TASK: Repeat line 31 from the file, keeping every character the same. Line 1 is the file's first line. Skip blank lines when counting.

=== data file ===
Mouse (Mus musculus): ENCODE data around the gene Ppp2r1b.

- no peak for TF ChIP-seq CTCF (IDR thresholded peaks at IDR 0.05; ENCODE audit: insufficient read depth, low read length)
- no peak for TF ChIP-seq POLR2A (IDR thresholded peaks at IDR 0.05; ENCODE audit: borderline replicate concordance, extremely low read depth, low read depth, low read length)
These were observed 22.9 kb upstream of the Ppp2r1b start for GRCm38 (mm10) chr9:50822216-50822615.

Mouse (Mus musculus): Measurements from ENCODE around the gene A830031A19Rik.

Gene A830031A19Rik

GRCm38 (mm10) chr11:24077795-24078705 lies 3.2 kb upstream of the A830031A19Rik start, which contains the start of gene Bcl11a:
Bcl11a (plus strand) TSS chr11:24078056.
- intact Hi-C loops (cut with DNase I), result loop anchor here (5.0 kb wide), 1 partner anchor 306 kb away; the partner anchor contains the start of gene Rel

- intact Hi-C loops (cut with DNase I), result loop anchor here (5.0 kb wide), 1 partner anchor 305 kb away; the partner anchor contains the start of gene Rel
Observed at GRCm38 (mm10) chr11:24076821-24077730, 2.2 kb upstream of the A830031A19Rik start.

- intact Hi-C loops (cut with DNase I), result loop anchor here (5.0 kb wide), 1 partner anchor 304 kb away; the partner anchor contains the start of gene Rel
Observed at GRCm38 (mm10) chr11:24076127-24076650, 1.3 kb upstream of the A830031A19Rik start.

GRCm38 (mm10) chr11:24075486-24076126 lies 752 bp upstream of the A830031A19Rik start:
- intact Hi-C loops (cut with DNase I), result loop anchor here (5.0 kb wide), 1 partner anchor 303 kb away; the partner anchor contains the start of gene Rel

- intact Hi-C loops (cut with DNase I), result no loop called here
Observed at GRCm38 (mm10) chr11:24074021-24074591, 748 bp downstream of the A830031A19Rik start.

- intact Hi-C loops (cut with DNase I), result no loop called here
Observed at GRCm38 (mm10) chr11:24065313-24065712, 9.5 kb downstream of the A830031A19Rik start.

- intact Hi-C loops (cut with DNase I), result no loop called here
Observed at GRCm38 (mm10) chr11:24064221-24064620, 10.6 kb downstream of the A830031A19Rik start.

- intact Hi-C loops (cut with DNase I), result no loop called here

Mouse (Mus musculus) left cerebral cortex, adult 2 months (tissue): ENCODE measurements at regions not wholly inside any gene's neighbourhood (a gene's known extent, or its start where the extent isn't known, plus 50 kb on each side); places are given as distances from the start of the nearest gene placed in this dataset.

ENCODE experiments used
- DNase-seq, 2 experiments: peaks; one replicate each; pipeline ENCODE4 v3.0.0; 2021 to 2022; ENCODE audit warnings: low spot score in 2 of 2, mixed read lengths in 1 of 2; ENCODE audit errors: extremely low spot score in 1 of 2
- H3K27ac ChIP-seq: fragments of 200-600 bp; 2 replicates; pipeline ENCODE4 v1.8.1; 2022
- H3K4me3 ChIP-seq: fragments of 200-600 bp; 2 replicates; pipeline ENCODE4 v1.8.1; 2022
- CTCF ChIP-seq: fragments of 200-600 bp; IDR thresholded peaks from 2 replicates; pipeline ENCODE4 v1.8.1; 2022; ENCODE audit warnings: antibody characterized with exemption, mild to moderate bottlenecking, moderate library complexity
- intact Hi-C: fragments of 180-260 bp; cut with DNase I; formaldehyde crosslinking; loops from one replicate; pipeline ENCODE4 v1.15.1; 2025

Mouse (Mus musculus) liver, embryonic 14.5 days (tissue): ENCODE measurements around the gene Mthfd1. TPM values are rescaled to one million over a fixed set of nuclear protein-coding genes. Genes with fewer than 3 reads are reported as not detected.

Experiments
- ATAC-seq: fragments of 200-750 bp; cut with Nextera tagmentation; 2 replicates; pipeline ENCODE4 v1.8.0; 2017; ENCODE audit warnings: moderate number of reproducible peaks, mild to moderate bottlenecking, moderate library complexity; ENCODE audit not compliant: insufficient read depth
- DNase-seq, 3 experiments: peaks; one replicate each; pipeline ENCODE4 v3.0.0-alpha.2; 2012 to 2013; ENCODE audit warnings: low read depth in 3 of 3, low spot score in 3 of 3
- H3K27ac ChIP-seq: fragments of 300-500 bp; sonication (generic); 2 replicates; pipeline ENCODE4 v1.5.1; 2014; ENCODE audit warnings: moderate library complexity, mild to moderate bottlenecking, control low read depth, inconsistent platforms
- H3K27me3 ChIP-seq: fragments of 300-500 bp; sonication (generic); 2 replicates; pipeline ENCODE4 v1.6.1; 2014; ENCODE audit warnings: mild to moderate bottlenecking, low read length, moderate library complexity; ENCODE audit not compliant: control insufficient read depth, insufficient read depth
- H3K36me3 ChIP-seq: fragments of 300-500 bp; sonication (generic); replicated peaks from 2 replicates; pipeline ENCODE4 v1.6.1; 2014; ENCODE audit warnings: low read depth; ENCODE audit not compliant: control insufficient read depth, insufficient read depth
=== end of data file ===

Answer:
Experiments